Chancellor addresses student concerns

California State University Chancellor Timothy P. White came to Sonoma State University last week to answer the burning questions that members of the campus have been eager to ask. Questions concerning tuition fees and ethnic issues were brought to the chancellor’s attention. White spoke of the consequences that have come about as a result of the recession. 

“During the latest recession the system lost $1 billion, tuition increased, then it went back up $550,000, then went back down $450,000. We have six percent fewer employees, [but still] graduation rates went up at SSU,” said the chancellor.

The numbers don’t lie, and unfortunately they are inevitable changes.

 “There’s an inconvenient math about the facts,” said White. 

The fact of the matter is that the economic system can only make dramatic changes at a slow pace. However, the greatest change one can implement, according to White, starts with one’s own community. As he put it, we are sitting in a cauldron. 

“Encourage students to remain engaged in your community. Because, even in tough times community stays together, because we are all moving in the same direction,” said White.

An audience member agreed with his community-marinating cauldron metaphor. She explained how students are not receiving the classes they need to graduate because the campus is accepting more freshmen than faculty are equipped to educate. The need for extra financial support is due to the new infrastructure added on campus: the new Student Center. She asked the chancellor what his view was on decision-making, concentrating on democratic choices.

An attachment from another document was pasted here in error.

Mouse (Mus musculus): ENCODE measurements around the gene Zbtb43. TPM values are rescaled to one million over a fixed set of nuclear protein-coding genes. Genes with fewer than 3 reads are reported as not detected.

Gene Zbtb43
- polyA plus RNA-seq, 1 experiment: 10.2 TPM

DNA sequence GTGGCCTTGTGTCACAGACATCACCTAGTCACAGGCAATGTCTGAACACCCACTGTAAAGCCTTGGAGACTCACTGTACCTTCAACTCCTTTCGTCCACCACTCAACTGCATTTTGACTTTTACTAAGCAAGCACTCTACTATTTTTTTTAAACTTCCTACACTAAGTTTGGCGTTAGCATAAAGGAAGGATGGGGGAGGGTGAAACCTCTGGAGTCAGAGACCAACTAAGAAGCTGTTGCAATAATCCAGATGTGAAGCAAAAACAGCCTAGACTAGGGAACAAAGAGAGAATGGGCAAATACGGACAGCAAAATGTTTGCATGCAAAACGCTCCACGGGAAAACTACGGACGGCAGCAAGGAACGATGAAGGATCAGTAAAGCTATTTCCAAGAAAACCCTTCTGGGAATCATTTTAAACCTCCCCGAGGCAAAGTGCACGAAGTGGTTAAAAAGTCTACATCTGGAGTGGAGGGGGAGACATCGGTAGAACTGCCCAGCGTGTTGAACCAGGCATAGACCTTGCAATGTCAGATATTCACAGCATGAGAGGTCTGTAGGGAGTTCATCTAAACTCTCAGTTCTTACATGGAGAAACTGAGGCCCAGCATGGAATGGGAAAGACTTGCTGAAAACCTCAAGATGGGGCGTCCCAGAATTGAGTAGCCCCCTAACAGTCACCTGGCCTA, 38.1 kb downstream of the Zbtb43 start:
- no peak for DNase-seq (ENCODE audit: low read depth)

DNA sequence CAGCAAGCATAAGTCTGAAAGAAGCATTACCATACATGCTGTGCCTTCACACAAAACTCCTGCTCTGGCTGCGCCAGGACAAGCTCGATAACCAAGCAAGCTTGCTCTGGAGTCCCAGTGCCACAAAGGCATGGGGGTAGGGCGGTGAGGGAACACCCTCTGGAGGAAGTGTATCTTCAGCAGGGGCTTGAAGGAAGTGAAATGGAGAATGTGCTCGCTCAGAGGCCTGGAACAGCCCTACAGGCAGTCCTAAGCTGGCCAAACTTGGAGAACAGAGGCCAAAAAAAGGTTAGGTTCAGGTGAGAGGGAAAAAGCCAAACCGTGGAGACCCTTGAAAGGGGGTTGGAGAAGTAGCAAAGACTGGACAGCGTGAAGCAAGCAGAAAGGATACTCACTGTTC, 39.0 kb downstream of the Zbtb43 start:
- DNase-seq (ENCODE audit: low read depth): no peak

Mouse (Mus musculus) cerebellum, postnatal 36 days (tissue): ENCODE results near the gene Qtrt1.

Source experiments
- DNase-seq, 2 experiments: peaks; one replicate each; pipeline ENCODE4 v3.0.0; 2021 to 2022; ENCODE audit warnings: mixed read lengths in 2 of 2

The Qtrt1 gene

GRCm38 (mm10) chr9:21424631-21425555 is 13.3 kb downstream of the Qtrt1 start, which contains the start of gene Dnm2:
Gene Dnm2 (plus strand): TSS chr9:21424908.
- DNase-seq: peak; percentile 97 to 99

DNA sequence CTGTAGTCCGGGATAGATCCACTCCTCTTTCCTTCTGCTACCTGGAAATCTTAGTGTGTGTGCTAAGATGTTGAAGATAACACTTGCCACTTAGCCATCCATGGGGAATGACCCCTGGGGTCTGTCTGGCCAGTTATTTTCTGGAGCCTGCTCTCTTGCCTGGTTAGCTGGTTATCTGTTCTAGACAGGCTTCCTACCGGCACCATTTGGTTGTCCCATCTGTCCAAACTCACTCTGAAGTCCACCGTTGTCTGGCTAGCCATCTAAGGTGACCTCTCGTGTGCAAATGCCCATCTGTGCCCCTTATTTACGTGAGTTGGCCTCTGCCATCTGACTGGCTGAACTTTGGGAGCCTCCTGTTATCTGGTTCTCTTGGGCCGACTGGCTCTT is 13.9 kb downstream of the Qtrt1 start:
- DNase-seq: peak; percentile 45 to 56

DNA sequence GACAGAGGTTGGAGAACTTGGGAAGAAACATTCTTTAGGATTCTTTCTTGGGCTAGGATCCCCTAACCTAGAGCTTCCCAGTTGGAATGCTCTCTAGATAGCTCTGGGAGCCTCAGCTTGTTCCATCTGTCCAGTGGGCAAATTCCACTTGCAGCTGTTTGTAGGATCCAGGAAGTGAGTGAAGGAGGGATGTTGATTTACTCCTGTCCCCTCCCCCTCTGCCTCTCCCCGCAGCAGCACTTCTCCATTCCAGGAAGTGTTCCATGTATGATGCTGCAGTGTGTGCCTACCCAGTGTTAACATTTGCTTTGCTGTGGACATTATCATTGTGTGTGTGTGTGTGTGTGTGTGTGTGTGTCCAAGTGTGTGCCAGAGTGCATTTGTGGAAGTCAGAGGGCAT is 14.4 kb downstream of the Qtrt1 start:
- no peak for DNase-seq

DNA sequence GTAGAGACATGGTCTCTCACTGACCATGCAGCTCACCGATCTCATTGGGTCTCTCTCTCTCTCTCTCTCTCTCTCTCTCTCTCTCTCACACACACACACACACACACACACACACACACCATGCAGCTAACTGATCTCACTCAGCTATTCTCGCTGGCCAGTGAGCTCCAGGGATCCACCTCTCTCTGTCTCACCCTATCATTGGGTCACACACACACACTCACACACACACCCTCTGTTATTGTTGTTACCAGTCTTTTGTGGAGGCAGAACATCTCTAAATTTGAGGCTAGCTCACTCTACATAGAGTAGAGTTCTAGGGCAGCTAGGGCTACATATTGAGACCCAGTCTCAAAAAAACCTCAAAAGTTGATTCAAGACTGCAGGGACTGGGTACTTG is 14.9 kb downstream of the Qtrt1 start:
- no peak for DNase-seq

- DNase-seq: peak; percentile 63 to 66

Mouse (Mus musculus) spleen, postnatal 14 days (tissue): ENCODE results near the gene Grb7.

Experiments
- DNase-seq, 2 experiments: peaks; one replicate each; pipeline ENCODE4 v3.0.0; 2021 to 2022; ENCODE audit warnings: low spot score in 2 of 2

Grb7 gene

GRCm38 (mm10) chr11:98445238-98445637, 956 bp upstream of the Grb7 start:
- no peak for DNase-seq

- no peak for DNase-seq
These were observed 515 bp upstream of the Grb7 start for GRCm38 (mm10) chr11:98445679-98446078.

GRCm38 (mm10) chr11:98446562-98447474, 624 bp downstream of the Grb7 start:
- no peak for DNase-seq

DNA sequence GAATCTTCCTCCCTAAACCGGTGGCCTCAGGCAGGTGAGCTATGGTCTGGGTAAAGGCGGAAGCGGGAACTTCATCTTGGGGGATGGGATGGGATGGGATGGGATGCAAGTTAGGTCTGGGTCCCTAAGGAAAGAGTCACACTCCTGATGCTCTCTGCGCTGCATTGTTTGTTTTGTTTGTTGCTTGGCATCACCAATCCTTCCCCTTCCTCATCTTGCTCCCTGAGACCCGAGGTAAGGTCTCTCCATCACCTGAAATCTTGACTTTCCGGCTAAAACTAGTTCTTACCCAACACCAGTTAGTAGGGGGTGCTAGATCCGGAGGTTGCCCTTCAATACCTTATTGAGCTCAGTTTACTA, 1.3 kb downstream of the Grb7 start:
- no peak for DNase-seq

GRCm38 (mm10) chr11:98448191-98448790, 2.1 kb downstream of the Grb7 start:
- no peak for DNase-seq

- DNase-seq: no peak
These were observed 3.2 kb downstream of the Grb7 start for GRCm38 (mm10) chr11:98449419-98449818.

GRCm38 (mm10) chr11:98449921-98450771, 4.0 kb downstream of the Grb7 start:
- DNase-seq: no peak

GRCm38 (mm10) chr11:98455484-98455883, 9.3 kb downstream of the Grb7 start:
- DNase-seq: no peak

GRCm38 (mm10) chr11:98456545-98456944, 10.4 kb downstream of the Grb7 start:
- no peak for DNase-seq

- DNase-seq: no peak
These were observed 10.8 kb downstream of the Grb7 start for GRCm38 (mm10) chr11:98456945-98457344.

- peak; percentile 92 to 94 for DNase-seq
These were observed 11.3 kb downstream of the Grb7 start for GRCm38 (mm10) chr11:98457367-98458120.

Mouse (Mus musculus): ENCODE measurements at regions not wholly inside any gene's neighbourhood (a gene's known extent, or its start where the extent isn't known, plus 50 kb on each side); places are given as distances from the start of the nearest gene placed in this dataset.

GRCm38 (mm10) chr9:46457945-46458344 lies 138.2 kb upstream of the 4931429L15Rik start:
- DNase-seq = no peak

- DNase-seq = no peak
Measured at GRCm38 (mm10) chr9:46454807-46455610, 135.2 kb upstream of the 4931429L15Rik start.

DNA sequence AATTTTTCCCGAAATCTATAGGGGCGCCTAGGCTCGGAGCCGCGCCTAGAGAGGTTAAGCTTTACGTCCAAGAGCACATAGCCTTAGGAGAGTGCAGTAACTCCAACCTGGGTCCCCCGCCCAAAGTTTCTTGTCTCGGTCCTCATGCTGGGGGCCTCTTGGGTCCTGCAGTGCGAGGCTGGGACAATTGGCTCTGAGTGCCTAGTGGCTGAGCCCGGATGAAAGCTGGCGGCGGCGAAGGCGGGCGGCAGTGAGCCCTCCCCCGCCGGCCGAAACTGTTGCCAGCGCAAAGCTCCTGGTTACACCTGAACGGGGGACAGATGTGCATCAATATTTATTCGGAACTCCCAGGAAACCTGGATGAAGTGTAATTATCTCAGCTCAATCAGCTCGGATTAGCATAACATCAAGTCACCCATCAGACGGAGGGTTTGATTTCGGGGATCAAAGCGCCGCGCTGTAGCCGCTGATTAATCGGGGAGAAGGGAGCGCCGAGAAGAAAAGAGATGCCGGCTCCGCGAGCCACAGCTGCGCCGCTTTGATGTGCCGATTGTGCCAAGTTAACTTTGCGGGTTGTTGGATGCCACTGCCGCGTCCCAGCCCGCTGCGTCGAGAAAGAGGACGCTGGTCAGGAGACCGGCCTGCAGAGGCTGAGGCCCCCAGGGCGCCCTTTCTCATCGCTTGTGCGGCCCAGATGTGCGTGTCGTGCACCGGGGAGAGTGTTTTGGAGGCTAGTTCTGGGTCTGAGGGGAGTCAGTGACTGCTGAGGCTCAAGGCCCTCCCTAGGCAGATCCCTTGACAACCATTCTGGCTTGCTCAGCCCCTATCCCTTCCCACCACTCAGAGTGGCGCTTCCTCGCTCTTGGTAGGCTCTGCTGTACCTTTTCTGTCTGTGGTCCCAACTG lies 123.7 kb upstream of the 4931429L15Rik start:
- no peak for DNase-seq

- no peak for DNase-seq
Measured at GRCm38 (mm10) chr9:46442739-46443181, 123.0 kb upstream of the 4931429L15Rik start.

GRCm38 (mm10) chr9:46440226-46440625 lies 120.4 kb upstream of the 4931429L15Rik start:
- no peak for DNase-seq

White immediately referred to the new Student Center as an augmentation to campus life. He said that although the Student Center may seem illogical today, tomorrow all could benefit from such infrastructure. 

“There are times that you have to make decisions that will be hard in the short term but better for the campus on the long term,” said White. “We all have ideas that we all put together for the better of the campus.” 

White is positive about the somewhat uncomfortable state that comes with living in a “cauldron.” 

“Great soup comes out of a hot plate. We cook stuff up that will be better for the future,” said White. 

Steve Wilson, a member of the math department, brought forward the issue of students not having enough sessions and thus being unable to enroll in the classes they need. In the future the campus will not be able to reach out to alumni and receive donations to advance the resources for the campus. He asked White for a possible solution.  

“We need to put these analytical software into the system. We need to manage the way students get their courses,” said White. 

One student in attendance looked to create a more inviting atmosphere on campus, and asked the chancellor for advice on how to raise awareness about racism and hostility. 

“This is very close to my heart. Part of it is hope and part of it is inspiration,” said White.

The student summarized her experiences before coming to the university. She grew up in Oakland, and is now attending a school in which she is a minority. For this student, sitting in a classroom where opinions and experiences differ from her own is common. 

“Two different students will enrich the discussion with different points of view. If we can’t do that in a college campus, how will we do that in society?” said White. 

A student leader for entrepreneurship asked how he and his team could prepare students for a career and not just a job. 

He said that it is less about the material one learns and more about how one uses that material to problem solve in a society.  

He added that it takes the willingness of a campus, community and people to take risks.

Another audience member put forward the idea of having a student voice represent the campus’ issues to officials in Sacramento. 

“When a student goes up there and says things in her own words, it comes out more powerful. I go in there and say ‘I don’t want to raise tuition,’ but we need more resources. For every dollar we put in there is $5.67 that comes out,” said White. “But a student’s personal story, personalized, respectful and clear, that has a lot of admiration. Advocacy matters, the student voice is the most powerful and also the most fun.”